Supporting My Children After Divorce

Supporting My Children After Divorce

According to a 2001 study by The National Marriage Project at Rutgers University, a woman’s standard of living following a divorce plummets an average of 27%, while a man’s increases by 10%. Let’s look at some reasons why that happens, some things that have changed, and some ideas for stabilizing income after divorce.

It is easy to forget, in the heat of emotions during divorce, that two parents who shared financial and caretaking responsibilities under one roof now need to restructure so they may continue to share financial and caretaking responsibilities under two roofs. Even though one spouse may have been thinking about divorce for some time before filing, it is common for divorce to cause disappointment, anger, worry and fear of what will happen to everyone. Such distracting thoughts make it difficult to think clearly and creatively about all the things that need to be addressed to ensure some sense of stability for the family.

Traditional divorce settlements gave physical custody of children to the mother the majority of the time, and left the father responsible for earning a living, visiting with the children on a schedule revolving around his job. Mothers who divorced in this traditional pattern still had to maintain a home large enough to house the children and themselves, purchase all the groceries and clothes and school supplies, take children to all their activities and medical appointments, stay home with children when they were ill, and provide all the caretaking. Essentially, mothers had to maintain the same lifestyle they had been living when married, while having a much smaller portion of the father’s income on which to base this lifestyle. This was especially true for women who chose not to work while raising children, many of whom had never even attended college or had any work experience outside the home prior to marriage.

There are still women today who prefer to be homemakers. Likewise there are men who believe in a traditional division of responsibilities within a marriage. The challenge to this model occurs when things happen like the drastic economic changes we have seen in the past few years. A divorcing woman who has not worked outside the home often has nothing to fall back on for her own security and support. Her standard of living, and thus her children’s, is jeopardized.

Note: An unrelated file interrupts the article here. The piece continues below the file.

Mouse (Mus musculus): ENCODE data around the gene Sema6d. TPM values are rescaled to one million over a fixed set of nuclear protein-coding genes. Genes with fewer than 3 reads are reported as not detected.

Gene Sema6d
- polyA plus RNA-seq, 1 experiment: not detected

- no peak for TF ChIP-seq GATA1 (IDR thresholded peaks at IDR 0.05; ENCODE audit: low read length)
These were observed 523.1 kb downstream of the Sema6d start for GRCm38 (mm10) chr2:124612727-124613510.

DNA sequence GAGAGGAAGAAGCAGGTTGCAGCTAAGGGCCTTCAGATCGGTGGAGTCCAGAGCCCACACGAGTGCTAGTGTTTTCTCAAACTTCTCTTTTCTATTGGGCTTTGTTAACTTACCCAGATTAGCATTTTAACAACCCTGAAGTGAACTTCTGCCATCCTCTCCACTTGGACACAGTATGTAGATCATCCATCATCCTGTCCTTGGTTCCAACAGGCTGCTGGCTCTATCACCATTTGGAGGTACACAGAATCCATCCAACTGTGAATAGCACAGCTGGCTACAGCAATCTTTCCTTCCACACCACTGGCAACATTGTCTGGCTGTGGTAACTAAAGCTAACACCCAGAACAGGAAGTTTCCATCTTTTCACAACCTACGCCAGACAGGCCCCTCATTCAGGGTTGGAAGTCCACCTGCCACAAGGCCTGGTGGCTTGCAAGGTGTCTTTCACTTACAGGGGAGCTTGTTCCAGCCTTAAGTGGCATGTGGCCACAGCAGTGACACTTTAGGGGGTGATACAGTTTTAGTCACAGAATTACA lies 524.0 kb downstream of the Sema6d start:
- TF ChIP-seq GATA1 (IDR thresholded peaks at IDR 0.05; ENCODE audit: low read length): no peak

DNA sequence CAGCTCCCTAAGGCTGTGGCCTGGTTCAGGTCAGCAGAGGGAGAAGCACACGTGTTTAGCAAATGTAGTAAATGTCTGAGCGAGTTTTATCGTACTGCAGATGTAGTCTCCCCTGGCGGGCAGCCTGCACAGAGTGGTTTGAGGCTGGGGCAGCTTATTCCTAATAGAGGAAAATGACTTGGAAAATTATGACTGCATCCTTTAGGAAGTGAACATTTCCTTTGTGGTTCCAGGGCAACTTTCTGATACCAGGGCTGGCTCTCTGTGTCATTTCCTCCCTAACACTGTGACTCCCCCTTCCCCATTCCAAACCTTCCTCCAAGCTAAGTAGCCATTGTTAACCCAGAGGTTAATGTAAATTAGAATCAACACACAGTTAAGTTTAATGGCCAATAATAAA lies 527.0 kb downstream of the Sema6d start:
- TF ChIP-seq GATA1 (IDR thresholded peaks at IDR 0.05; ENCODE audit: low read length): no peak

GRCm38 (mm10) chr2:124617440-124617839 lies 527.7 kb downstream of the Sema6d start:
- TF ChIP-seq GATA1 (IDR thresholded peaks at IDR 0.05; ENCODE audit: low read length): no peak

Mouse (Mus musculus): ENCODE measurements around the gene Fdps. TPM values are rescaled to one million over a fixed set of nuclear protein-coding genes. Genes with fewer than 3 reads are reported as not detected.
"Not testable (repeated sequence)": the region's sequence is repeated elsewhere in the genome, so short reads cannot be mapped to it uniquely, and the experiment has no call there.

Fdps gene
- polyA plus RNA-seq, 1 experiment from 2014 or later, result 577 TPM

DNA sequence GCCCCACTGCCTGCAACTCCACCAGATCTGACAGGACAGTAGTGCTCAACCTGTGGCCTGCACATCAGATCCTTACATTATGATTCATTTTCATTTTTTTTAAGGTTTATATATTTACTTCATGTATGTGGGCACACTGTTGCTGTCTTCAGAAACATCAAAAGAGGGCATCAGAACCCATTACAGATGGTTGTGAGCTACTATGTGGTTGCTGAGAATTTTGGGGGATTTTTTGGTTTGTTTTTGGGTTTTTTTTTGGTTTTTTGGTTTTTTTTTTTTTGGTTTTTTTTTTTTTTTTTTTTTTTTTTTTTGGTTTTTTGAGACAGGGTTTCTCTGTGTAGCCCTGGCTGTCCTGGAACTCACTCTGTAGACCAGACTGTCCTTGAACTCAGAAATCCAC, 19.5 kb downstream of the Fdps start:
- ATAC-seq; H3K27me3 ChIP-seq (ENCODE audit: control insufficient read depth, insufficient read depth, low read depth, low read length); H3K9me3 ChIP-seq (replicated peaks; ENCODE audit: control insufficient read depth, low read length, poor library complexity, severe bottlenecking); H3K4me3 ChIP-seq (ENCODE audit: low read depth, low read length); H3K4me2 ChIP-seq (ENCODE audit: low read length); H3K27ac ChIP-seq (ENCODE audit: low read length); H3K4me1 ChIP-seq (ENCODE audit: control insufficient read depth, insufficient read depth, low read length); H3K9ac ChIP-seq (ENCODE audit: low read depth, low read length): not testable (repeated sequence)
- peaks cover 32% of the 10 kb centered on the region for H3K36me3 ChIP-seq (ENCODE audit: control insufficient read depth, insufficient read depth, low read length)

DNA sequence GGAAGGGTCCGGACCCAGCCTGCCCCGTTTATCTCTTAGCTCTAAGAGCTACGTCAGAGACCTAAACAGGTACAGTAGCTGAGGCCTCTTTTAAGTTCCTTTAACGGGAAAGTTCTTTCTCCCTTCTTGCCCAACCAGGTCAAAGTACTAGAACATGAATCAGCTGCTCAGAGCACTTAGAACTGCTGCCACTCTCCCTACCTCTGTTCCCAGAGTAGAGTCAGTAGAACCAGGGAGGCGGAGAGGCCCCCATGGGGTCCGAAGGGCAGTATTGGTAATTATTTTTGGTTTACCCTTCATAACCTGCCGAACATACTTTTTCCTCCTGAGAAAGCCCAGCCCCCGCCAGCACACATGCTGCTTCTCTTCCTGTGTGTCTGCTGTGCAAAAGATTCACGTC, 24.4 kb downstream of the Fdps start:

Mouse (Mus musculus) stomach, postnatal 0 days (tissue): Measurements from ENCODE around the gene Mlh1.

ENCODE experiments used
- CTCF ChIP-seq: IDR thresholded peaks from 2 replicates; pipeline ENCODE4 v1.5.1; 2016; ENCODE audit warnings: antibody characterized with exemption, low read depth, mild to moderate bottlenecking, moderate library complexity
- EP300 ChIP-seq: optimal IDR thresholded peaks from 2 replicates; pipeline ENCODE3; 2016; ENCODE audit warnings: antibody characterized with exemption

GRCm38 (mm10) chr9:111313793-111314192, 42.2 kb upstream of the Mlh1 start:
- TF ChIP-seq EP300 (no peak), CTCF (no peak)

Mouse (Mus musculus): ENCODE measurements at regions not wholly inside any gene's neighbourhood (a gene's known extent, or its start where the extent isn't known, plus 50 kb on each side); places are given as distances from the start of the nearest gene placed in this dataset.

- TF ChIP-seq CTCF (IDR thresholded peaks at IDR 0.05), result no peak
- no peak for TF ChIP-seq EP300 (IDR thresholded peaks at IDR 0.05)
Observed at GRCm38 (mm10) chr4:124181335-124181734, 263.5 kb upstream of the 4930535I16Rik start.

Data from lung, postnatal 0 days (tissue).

Today there is no longer an automatic assumption that men are the providers and women the caretakers. Our culture is more balanced when it comes to expectations and opportunities for both parents. Now the general expectation when it comes to raising children, especially following divorce, is that both the mother and father will be held responsible for caregiving and supporting the children. Joint custody arrangements are increasingly common.

Whatever arrangements are made, it’s important to build a sustainable plan when going through divorce. This plan needs to focus on creating a sense of stability for everyone involved. The stability must include both parents and all the children. The stability cannot be based solely upon finances, although it is clearly a large piece of the puzzle. The plan also cannot create more stability for one parent than the other. Children need both parents, and both parents need to be as stable as possible to continue to parent effectively.

One key in starting this conversation is remembering that often children do not actually care where they live, so much as they care that they are loved by both parents and can still see their friends, go to their old school, and stick to familiar routines. Most are more concerned with having a pillow that is theirs, eating on a regular schedule, and getting a warm hug whenever they need it, than in having trendy clothes or a big house. In the long run, children learn self-esteem from feeling loved and having parental structure and communication.

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Here are some tips to plan ahead for financial bumps after your divorce:

  • Figure out what you are going to do to earn income after divorce. This may mean getting an education, job training, or beefing up a resume to find a job with better pay and benefits.
  • Find a realistic place to live where the expenses are lower for at least a couple years while you are re-establishing yourself as a single parent with children.
  • Look closely at the spending patterns you have now and if necessary, get help from professionals to figure out which expenses can be reduced or eliminated.

This is not the time to be shy about asking for help. Sometimes divorcing parents are reluctant to look at the post-divorce bottom line realistically. Focus falls on monetary settlement negotiations rather than creating a stabilizing plan.

You will both most likely need to look at revising your lifestyles, and advance planning and action is what makes it possible to adequately support your children and yourselves after divorce.

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